Oh! My name is McNamara; I’m the Leader of the Band,
And tho’ we’re few in numbers we’re the finest in the land.
We play at wakes and weddings and at every fancy ball,
And when we play at funerals we play the March from Saul.
– From “McNamara’s Band” by O’Connor & Stamford
Let’s take this point by point. There was no Cranbrook city band leader by the name of McNamara. On the other hand there was one by the name of Hickenbotham. The ‘few in numbers’ was certainly accurate in the early days of the Cranbrook City Band. They didn’t exactly play for wakes and weddings, fancy balls or funerals either, so Hayden’s Dead March from Saul is out. And as for the finest in the land, hmmm… let’s be honest here, probably not.
Cranbrook still has a city band of course. The Girl’s (and now boys) Bugle Band has been on the scene for decades but the old city brass band concept, well, it is long gone and unlikely to return, unless there is another big war and then a band will no doubt rise to provide suitable military musical background.
Cranbrook may never have had a McNamara’s band per se, but it tried. The boys weren’t in it for the money, mind you. Not in a city band. It is a love of music, by Jove, a sense of civic pride and perhaps just a smidgeon of vanity that fires up the group.
As early as Aug. 1898, there was talk of forming a local town band. Just talk at first but some smoldering ember must have caught hold for by early July 1901, there was a subscription paper circulated within the community to raise money for instruments required to form the first Cranbrook Brass Band. It came together under the direction of Bandmaster Hickenbotham and included Messrs. Sproule, Simmons and Woods, Grossman and Boyce, Bathey, Vroom, Patmore, McDonald and Prest, Dickinson and Reese, on euphonium, cornets, bass, tenor, trombone, clarinets, snare drum and bass drum respectively. Their names deserve to be recalled every century or so for the sake of posterity.
The instruments arrived two months after the fundraising. In the interim a support group met at the Wentworth Hall for the (very optimistic) purpose of forming a Cranbrook band business organization. The resultant Officiali Corporis (because even then Latin was popular among musicians) consisted of G. H. Gilpin – pres., W.W. Doble – secretary/treasurer along with V. Hyde Baker, W.T. Reid and James Ryan as an executive committee. The committee apparently played no musical instruments of any note and went on to very successful business careers.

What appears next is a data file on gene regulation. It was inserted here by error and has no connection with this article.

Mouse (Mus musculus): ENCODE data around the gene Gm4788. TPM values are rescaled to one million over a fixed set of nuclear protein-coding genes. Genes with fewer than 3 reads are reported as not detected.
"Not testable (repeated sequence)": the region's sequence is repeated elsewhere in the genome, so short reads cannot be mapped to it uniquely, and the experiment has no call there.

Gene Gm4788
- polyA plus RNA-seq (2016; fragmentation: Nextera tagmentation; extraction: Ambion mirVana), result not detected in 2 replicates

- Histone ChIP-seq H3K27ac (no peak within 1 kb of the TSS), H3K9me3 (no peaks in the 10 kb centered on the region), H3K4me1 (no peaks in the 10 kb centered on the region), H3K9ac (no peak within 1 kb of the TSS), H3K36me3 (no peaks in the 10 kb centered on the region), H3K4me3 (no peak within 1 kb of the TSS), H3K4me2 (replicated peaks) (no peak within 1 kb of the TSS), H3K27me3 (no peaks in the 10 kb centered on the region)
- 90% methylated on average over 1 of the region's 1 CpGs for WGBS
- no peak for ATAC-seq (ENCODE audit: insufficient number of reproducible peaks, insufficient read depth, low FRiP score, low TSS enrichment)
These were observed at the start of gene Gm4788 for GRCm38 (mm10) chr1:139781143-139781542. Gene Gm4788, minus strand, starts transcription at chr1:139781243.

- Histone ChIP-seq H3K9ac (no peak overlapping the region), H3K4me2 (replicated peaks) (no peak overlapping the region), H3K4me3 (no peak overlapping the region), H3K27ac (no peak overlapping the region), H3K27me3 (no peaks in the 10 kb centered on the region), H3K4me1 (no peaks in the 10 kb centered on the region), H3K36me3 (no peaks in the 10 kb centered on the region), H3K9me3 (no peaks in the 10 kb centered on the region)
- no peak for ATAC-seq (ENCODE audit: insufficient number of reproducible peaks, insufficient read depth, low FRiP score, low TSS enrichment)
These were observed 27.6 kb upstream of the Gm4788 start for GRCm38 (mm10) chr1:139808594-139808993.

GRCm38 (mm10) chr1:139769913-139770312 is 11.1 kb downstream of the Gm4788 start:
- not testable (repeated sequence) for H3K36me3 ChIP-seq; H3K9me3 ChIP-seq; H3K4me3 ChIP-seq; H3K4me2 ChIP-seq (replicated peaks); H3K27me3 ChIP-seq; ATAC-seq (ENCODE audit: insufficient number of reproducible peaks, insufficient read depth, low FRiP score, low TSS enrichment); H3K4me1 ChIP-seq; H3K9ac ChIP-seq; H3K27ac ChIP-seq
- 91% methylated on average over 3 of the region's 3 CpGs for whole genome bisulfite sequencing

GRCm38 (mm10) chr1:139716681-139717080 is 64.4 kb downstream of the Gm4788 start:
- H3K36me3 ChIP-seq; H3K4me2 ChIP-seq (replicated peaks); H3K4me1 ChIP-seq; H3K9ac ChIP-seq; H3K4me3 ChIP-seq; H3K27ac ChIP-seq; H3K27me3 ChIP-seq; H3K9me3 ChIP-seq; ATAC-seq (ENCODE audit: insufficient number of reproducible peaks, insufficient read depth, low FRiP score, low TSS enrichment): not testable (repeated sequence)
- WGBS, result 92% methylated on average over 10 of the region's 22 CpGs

All was now in order and in early Sept. the boys in the band began regular practices with the intention of playing the local Fall Exhibition three weeks later. There is no indication that they made the gig. If they did play publicly over the next two months the fact has gone generally unrecorded although, by the end of October, members of the Brass Band had organized a dance orchestra available for local hire. There is little mention of their success either.
The City Band’s first of not very many performances took place on the evening of Nov. 21, 1901, with the musicians situated on the second floor balcony of the Cosmopolitan Hotel. Lit by the wonder of outdoor electrical lights they played “an enjoyable concert” and then no doubt headed indoors to try to pry their instruments from their frozen lips. Although the band declared their intention of playing a Christmas dance the following month there seems to be no record of the event. In fact, they don’t really surface again until May, 1902, when once again under captivating electric lights they played a two-hour show on Baker Street, stating afterwards they hoped to make it a regular event. Their hopes appear to have fallen flat. In fact, in May of 1903 local citizens began to question the whereabouts of the city band and, perhaps more importantly, the instruments. By August 1903, a local editorial reported that the band was not doing well and might wish to consider putting the instruments away for a few months and then reorganizing. It sounds suspiciously like a nice way of saying that whoever was playing should probably quit if they hadn’t already. E.C. Cann of Fort Steele discussed the possibility of re-organizing a Cranbrook Band and Orchestra in order to utilize the idle instruments but the plan was thwarted by a Cranbrook citizen’s attempt to do exactly the same thing one month later.
Will the Cranbrook Brass Band once again fill the city streets with the music of the spheres? Will the paid-for-by-local-subscription instruments surface once again? Sadly, dear reader, you will have to wait some time in order to discover the answer. You’ve waited more than one hundred years, a few more months shouldn’t make much difference and, as far as musicians go, time isn’t all that important anyway.
In reference to last week’s column “Tragedy on the St. Mary’s”, Janus wishes to thank a keen- eyed reader who suggested (correctly) that if one wishes to not only save a whole lot of apostrophes but also get the name right then simply refer to the “St. Mary Lake and River” rather than the “St. Mary’s”.